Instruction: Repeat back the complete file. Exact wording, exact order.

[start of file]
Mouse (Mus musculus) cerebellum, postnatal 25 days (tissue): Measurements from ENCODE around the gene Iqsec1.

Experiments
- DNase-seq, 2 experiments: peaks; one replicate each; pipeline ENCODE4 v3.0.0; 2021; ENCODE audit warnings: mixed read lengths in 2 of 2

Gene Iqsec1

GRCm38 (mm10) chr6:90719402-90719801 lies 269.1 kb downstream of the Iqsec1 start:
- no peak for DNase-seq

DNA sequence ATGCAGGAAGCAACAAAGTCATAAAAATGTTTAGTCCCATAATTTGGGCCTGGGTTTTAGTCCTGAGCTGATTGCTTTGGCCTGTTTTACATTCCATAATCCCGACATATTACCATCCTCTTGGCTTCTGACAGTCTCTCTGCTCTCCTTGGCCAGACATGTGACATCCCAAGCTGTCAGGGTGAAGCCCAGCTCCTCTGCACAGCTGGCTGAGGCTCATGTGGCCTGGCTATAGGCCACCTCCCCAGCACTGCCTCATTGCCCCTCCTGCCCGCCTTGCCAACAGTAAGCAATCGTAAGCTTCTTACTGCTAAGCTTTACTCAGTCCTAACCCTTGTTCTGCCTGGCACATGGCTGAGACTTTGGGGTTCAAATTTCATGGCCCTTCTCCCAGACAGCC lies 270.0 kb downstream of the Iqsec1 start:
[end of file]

Mouse (Mus musculus) cerebellum, postnatal 25 days (tissue): Measurements from ENCODE around the gene Iqsec1.

Experiments
- DNase-seq, 2 experiments: peaks; one replicate each; pipeline ENCODE4 v3.0.0; 2021; ENCODE audit warnings: mixed read lengths in 2 of 2

Gene Iqsec1

GRCm38 (mm10) chr6:90719402-90719801 lies 269.1 kb downstream of the Iqsec1 start:
- no peak for DNase-seq

DNA sequence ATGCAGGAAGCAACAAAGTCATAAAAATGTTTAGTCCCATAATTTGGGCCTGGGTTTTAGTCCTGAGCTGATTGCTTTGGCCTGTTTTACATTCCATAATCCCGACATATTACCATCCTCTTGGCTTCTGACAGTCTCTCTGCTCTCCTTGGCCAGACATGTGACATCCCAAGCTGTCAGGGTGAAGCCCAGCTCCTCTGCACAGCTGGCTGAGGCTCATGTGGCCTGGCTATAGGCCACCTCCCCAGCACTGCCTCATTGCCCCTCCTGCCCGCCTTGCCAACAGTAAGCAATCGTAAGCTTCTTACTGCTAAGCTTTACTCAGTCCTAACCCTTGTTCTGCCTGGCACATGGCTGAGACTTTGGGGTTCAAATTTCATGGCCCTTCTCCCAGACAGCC lies 270.0 kb downstream of the Iqsec1 start: